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All the newspaper names that are fit to print

Nothing goes better with a Sunday morning than a cup of coffee and a newspaper. Fortunately, in Michigan, we've got a pretty long list of papers to choose from.

In Battle Creek, we've got the Enquirer. In Lansing, it's the State Journal. Muskegon has the Chronicle, and Detroit has both the Free Press and the News. 

With so many different mastheads out there, we couldn't help but wonder where some of these papers get their names.

Take the Kalamazoo Gazette, for example. "Gazette" goes back to the Italian word "gazeta" which literally means "little magpie." Some think newspapers use the term because magpies are known to be rather chatty birds.

Since gazeta was also the name of an Italian coin that happened to be the sum paid for a news-sheet, many feel that's why newspapers adopted the term. Considering that "picayune", as in the New Orleans Times-Picayune, takes its name from a Spanish coin, that seems like a sound theory.

A great place to find out the origin of more newspaper titles is the book "Porcupine, Picayune & Post: How Newspapers Get Their Names" by Jim Bernhard, which puts the names into several categories.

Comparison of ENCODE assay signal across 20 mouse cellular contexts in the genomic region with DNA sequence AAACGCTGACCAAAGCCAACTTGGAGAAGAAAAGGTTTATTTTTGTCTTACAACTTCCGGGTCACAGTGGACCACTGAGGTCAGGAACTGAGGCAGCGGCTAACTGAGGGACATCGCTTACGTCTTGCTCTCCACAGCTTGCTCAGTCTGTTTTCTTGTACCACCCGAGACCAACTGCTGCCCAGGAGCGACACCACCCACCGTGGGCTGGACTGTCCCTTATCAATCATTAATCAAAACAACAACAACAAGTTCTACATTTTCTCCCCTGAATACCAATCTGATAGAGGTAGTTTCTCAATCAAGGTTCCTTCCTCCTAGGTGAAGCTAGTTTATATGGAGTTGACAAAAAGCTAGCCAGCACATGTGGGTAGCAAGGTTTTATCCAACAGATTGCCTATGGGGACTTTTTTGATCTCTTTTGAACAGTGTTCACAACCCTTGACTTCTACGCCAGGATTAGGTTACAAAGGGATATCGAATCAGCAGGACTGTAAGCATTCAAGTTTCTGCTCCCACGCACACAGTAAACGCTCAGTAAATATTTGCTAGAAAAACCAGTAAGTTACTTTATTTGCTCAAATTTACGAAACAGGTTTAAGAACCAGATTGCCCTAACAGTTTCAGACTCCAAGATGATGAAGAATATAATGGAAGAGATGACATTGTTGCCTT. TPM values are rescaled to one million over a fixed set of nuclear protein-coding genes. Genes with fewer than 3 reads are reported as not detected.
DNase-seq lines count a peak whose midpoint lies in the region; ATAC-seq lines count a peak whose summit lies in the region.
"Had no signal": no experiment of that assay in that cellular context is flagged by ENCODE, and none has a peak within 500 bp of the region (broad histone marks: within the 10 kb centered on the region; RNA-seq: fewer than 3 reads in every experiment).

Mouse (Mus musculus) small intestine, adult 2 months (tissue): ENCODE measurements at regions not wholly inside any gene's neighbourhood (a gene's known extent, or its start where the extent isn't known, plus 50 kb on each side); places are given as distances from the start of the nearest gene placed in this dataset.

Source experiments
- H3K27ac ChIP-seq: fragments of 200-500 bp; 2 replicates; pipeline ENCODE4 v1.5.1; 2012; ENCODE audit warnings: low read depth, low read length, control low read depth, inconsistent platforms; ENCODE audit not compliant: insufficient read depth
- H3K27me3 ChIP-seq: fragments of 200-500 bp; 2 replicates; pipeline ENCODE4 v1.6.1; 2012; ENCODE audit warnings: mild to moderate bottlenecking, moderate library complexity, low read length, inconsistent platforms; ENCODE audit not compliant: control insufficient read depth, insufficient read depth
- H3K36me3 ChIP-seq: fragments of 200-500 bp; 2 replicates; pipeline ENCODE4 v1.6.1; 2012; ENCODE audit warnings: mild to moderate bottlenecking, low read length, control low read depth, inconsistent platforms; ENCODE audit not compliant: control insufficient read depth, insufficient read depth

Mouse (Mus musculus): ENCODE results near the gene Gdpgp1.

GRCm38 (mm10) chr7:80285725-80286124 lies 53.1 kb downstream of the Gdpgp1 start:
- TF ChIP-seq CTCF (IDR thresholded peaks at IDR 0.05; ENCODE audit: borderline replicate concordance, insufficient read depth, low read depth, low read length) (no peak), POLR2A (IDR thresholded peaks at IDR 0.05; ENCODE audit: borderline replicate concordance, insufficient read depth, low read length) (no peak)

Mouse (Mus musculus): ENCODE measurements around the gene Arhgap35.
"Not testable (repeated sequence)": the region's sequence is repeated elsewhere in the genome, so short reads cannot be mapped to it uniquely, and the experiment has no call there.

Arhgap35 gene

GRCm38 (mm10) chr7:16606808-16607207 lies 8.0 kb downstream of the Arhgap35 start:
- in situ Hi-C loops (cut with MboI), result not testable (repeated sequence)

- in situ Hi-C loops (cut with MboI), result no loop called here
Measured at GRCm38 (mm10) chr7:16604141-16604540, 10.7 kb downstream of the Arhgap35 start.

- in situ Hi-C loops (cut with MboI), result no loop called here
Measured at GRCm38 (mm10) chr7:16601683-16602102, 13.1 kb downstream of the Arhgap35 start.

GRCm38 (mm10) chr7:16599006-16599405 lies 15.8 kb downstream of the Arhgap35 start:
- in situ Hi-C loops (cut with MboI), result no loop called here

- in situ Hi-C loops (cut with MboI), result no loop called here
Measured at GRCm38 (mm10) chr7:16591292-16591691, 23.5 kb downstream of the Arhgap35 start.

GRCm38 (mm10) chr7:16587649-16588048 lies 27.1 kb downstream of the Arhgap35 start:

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Some names, Berhnhard says, refer to the content of the paper and include terms like "news" or "facts." Others, including "journal" and "register" are synonyms for written accounts, while some papers take their names from nature, like the Bee and the Eagle.

Others, he says, "instill the notion that they are working with relentless fervor on behalf of the readers." Titles like the Advocate, the Examiner, the Enquirer, the Sentinel and the Free Press all fall into this category. Some are "combating the darkness of ignorance" such as the Comet, the Beacon and the Sun.  

Bernhard also notes that there are 15 titles that account for over 60 percent of newspapers, including Times, Herald and Tribune. However, there are still plenty of unusual titles from both the past and the present out there, such as the Unterrified Democrat and the Jefferson Jimplecute.

Does your town have an unusual name for its paper? Let us know at rkruth@umich.edu or acurzan@umich.edu.

Anne Curzan is the Geneva Smitherman Collegiate Professor of English and an Arthur F. Thurnau Professor at the University of Michigan. She also holds faculty appointments in the Department of Linguistics and the School of Education.
Rebecca Kruth is the host of All Things Considered at Michigan Public. She also co-hosts Michigan Public's weekly language podcast That’s What They Say with English professor Anne Curzan.
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